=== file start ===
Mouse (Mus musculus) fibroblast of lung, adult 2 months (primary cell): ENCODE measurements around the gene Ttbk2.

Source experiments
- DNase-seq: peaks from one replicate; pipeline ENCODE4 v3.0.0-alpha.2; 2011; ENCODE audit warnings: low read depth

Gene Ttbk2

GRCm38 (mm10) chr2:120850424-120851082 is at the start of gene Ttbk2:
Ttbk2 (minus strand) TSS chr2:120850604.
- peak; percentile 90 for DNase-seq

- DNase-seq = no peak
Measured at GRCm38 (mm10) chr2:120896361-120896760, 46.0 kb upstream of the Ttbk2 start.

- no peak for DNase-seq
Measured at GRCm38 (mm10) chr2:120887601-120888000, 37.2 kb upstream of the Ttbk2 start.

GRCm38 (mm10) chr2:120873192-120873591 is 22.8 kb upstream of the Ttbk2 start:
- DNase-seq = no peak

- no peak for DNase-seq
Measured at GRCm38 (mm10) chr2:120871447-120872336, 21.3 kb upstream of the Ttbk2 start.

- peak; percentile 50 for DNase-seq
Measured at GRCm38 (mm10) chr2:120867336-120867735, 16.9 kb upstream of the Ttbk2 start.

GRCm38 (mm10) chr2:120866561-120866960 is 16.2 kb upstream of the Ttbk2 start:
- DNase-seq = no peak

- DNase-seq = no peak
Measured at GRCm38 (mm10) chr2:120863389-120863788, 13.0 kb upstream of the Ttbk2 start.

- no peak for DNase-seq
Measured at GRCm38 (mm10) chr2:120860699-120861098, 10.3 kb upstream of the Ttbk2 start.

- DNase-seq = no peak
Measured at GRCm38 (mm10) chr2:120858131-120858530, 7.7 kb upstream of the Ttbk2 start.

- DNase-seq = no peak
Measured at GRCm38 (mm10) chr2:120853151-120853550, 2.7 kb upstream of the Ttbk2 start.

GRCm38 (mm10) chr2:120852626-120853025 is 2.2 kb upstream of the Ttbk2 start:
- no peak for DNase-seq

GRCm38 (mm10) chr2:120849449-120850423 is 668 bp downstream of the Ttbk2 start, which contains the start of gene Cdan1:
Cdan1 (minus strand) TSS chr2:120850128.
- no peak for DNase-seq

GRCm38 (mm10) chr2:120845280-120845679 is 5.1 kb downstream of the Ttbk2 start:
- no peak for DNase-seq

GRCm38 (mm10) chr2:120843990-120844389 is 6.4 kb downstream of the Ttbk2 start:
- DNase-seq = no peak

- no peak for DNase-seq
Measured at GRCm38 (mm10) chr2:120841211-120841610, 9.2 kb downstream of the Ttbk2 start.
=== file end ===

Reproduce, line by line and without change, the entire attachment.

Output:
Mouse (Mus musculus) fibroblast of lung, adult 2 months (primary cell): ENCODE measurements around the gene Ttbk2.

Source experiments
- DNase-seq: peaks from one replicate; pipeline ENCODE4 v3.0.0-alpha.2; 2011; ENCODE audit warnings: low read depth

Gene Ttbk2

GRCm38 (mm10) chr2:120850424-120851082 is at the start of gene Ttbk2:
Ttbk2 (minus strand) TSS chr2:120850604.
- peak; percentile 90 for DNase-seq

- DNase-seq = no peak
Measured at GRCm38 (mm10) chr2:120896361-120896760, 46.0 kb upstream of the Ttbk2 start.

- no peak for DNase-seq
Measured at GRCm38 (mm10) chr2:120887601-120888000, 37.2 kb upstream of the Ttbk2 start.

GRCm38 (mm10) chr2:120873192-120873591 is 22.8 kb upstream of the Ttbk2 start:
- DNase-seq = no peak

- no peak for DNase-seq
Measured at GRCm38 (mm10) chr2:120871447-120872336, 21.3 kb upstream of the Ttbk2 start.

- peak; percentile 50 for DNase-seq
Measured at GRCm38 (mm10) chr2:120867336-120867735, 16.9 kb upstream of the Ttbk2 start.

GRCm38 (mm10) chr2:120866561-120866960 is 16.2 kb upstream of the Ttbk2 start:
- DNase-seq = no peak

- DNase-seq = no peak
Measured at GRCm38 (mm10) chr2:120863389-120863788, 13.0 kb upstream of the Ttbk2 start.

- no peak for DNase-seq
Measured at GRCm38 (mm10) chr2:120860699-120861098, 10.3 kb upstream of the Ttbk2 start.

- DNase-seq = no peak
Measured at GRCm38 (mm10) chr2:120858131-120858530, 7.7 kb upstream of the Ttbk2 start.

- DNase-seq = no peak
Measured at GRCm38 (mm10) chr2:120853151-120853550, 2.7 kb upstream of the Ttbk2 start.

GRCm38 (mm10) chr2:120852626-120853025 is 2.2 kb upstream of the Ttbk2 start:
- no peak for DNase-seq

GRCm38 (mm10) chr2:120849449-120850423 is 668 bp downstream of the Ttbk2 start, which contains the start of gene Cdan1:
Cdan1 (minus strand) TSS chr2:120850128.
- no peak for DNase-seq

GRCm38 (mm10) chr2:120845280-120845679 is 5.1 kb downstream of the Ttbk2 start:
- no peak for DNase-seq

GRCm38 (mm10) chr2:120843990-120844389 is 6.4 kb downstream of the Ttbk2 start:
- DNase-seq = no peak

- no peak for DNase-seq
Measured at GRCm38 (mm10) chr2:120841211-120841610, 9.2 kb downstream of the Ttbk2 start.